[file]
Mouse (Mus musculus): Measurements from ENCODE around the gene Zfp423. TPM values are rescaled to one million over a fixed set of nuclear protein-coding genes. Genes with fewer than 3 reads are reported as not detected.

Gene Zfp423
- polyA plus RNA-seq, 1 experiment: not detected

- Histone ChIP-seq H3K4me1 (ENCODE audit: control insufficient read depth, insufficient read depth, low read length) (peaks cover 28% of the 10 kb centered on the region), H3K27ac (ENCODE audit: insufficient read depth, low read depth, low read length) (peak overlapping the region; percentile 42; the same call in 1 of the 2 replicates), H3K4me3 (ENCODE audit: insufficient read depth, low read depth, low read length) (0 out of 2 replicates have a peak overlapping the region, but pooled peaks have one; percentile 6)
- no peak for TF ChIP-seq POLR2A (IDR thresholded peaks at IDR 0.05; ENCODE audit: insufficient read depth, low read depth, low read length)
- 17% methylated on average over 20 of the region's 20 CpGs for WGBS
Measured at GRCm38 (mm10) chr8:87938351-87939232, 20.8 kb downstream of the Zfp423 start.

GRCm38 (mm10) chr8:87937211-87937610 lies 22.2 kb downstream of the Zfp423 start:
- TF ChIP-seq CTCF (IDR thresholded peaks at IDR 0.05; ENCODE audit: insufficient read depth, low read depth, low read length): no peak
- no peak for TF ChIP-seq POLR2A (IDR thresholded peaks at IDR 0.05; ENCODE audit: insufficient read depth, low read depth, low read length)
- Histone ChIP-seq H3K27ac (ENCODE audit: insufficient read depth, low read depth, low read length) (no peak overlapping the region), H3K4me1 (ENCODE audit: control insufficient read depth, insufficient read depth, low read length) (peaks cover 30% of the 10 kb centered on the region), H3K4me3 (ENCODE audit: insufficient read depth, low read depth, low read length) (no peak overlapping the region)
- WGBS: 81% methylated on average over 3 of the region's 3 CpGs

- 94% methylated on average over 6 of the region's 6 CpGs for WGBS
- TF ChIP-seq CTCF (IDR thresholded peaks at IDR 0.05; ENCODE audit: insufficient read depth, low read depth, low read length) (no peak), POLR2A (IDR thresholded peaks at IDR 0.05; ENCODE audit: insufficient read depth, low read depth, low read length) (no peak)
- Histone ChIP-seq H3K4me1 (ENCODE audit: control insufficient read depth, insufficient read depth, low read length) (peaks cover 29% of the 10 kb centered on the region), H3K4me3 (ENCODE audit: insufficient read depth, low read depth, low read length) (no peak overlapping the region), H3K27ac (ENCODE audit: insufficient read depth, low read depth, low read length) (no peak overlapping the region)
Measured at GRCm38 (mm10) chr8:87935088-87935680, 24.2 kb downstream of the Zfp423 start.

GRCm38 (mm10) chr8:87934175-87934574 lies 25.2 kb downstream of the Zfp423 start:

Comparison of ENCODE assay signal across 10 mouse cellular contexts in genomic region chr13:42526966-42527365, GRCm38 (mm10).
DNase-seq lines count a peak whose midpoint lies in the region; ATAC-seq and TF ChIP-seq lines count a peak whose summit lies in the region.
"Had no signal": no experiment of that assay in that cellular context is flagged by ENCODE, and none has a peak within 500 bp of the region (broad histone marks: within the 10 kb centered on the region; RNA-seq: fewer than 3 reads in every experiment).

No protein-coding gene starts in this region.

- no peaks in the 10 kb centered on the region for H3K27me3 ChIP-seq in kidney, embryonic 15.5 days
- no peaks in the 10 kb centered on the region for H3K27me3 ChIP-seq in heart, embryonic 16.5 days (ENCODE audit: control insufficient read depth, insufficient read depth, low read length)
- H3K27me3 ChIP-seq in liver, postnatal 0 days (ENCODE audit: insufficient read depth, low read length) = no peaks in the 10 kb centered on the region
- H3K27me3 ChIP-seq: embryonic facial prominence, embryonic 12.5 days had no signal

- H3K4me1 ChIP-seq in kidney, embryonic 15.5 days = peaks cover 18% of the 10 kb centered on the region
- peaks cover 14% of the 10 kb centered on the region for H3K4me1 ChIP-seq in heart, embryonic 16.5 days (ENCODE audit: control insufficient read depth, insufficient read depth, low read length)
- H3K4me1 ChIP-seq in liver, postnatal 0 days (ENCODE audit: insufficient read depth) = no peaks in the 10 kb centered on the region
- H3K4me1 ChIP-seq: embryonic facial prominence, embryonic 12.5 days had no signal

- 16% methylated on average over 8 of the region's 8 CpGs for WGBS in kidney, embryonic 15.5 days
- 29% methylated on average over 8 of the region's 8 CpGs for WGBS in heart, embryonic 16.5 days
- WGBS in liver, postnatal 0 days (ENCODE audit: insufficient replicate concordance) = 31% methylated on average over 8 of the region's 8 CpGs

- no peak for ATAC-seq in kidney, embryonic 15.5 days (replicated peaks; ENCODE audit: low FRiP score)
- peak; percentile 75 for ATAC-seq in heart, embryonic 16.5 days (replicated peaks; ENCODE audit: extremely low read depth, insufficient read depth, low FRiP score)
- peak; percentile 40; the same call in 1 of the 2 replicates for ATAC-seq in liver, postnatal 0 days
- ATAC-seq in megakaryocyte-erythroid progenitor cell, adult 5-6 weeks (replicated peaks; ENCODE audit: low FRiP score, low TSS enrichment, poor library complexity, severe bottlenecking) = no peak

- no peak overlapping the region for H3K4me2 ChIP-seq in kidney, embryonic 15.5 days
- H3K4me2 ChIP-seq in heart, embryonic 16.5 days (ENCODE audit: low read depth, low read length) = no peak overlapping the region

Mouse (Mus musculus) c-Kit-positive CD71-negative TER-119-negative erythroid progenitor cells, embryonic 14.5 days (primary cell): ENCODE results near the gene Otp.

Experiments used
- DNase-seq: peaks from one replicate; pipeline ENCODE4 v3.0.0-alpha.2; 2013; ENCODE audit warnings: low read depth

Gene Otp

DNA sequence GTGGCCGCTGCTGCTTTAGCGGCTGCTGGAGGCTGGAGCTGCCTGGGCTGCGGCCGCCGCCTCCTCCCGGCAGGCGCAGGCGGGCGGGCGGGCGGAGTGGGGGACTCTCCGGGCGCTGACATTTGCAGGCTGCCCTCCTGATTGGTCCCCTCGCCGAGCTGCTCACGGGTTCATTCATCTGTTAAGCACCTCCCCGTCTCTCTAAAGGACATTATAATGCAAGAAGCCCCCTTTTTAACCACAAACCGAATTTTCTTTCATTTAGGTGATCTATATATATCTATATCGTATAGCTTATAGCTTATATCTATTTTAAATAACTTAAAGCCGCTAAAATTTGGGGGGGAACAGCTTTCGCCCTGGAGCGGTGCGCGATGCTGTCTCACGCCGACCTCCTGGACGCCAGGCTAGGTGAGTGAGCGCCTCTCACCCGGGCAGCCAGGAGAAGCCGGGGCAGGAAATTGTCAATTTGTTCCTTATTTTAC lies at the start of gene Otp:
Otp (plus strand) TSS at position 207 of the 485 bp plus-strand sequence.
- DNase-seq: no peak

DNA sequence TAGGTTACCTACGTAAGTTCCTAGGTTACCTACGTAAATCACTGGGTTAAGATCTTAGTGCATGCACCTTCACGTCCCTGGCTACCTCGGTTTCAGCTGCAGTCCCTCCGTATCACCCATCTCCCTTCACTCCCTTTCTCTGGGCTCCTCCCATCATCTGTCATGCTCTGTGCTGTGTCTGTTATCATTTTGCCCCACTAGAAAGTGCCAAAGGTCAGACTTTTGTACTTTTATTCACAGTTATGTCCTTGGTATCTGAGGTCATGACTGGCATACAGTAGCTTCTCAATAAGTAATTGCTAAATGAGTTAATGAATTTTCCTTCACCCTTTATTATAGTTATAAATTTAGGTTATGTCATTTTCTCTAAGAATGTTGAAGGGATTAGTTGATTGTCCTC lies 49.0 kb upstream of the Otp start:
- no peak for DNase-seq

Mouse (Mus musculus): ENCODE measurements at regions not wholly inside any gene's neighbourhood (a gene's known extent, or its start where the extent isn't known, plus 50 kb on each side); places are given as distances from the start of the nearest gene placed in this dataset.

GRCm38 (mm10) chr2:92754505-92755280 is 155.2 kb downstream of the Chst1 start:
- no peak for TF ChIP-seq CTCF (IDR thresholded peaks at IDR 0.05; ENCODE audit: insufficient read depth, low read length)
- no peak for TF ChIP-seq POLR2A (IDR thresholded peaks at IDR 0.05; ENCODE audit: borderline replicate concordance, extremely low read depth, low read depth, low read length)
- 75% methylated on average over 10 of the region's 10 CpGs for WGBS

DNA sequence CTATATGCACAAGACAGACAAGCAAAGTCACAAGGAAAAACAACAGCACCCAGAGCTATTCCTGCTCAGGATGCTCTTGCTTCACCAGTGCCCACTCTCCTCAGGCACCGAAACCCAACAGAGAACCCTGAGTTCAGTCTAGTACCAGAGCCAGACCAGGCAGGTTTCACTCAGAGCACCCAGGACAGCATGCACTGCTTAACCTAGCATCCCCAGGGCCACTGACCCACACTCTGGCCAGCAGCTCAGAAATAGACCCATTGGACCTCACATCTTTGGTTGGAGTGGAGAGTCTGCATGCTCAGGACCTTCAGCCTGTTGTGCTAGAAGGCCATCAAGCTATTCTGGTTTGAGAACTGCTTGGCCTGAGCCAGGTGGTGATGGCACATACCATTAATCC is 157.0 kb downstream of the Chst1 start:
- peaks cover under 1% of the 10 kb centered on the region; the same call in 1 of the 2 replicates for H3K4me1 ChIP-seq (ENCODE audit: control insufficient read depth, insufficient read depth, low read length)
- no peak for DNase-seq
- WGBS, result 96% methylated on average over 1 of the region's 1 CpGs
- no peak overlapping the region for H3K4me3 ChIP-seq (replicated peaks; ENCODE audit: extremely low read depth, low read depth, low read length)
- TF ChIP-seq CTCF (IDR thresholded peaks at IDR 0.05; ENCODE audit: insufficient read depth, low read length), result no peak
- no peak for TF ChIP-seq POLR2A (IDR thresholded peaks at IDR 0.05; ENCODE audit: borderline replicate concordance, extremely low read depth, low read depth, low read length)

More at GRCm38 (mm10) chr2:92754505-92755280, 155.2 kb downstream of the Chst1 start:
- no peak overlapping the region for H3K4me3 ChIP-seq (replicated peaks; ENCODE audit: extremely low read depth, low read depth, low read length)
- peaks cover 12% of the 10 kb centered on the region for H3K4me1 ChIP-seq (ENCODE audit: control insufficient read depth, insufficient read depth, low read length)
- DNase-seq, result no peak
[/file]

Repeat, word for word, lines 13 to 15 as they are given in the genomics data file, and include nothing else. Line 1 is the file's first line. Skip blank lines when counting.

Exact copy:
- 94% methylated on average over 6 of the region's 6 CpGs for WGBS
- TF ChIP-seq CTCF (IDR thresholded peaks at IDR 0.05; ENCODE audit: insufficient read depth, low read depth, low read length) (no peak), POLR2A (IDR thresholded peaks at IDR 0.05; ENCODE audit: insufficient read depth, low read depth, low read length) (no peak)
- Histone ChIP-seq H3K4me1 (ENCODE audit: control insufficient read depth, insufficient read depth, low read length) (peaks cover 29% of the 10 kb centered on the region), H3K4me3 (ENCODE audit: insufficient read depth, low read depth, low read length) (no peak overlapping the region), H3K27ac (ENCODE audit: insufficient read depth, low read depth, low read length) (no peak overlapping the region)